There is an element of the BAM branding that is ‘Lost In Translation’ when it comes to the Scottish market. Shortened from the word Bampot, the Collins English Dictionary has the word Bam defined as “Scottish Slang meaning an idiot or a fool”. As in “That Eddie Jones eh? What a total Bam.” or “What Bam came up with these new eligibility laws?” that kind of thing. In a funny kind of way though, I think this could be a (presumably unintentional) Scottish marketing masterstroke by the English based milk product producers. Time will tell on that one.
In essence, BAM’s unique selling point in a very crowded milk/protein drink market is that their product is the UK’s first ever and only milk drink to be made without using any refined sugar or artificial colours, flavourings and preservatives. Available in either banana or chocolate, they are made using Red Tractor certified British whole milk (as opposed to the more popular semi-skimmed version) and sweetened using only honey and ethically sourced banana or cocoa puree. Available almost solely through Sainsbury’s (Amazon & some small independents too) and retailing at £1.60 for a 330ml bottle they also pack a reasonable 11g punch of protein per unit too.
So far so good but what do they taste like? Well I started with the banana one and the first thing that was striking was that it actually tastes of real bananas. Banana flavouring that appears in lots of products these days are actually based on a banana that not longer exists called the Gros Michael. These days’ the actual bananas we eat are a strain known at the Cavendish and taste very different to the fake flavouring. Therefore, the BAM banana milk product is quite striking in its actual banana taste. Alongside the honey it provides a really natural taste which is both refreshing and precedes an unusually pleasant, slightly bitter, aftertaste.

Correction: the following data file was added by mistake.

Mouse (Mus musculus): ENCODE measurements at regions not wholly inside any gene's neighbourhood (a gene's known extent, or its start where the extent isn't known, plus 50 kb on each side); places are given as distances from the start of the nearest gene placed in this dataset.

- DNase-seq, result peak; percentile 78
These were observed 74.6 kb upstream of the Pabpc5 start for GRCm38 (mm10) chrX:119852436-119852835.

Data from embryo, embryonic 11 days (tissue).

The cocoa is similar in that our ‘chocolate’ palette is based on the Cadburys/Nestle high sugar, creamy version and not necessarily that of the actual cocoa beans itself. Once again, the mixture of the natural flavourings alongside the honey is really quite unique and pleasantly bizarre. Both flavours hold quite a creamy texture due to the whole milk but without the thickness of a milkshake which can be quite sickly when you reach the 500ml mark. Fitted with re-sealable tops, my only concern would be that 330ml feels like too small an amount to want to keep and/or re-seal. A litre? Definitely. Half a litre? Maybe. Beer bottle size? Nah, I’ll just finish that. I don’t know if there are plans to make larger units but I think that might be more useful in terms of storage and re-use.
Overall, BAM is a really nice product. Nice understated design, totally natural products and a really tasty and refreshing drink. However, the protein thing is a bit of a marketing misconception (exactly the same as 330ml of whole milk) as there are a bunch of drinks out there that deliver over 20g per unit and they could do with expanding the unit range. That said though, BAM have taken an admirable stance in the milk product market against artificial flavourings and the curse of sugar. It’s a tasty product too and with a name like that, what could possibly go wrong in the Scottish market?